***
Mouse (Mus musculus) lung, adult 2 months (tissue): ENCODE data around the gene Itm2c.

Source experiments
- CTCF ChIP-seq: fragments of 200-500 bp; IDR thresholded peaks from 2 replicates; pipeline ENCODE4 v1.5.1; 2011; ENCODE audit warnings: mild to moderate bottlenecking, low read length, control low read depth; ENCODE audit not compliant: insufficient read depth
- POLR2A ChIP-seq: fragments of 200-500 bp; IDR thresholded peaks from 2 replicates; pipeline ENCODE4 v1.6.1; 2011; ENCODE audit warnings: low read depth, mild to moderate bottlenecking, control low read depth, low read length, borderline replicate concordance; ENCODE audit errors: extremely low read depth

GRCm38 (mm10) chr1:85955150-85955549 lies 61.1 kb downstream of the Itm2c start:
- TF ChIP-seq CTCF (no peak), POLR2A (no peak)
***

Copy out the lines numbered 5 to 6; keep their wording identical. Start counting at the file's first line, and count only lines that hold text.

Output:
GRCm38 (mm10) chr1:85955150-85955549 lies 61.1 kb downstream of the Itm2c start:
- TF ChIP-seq CTCF (no peak), POLR2A (no peak)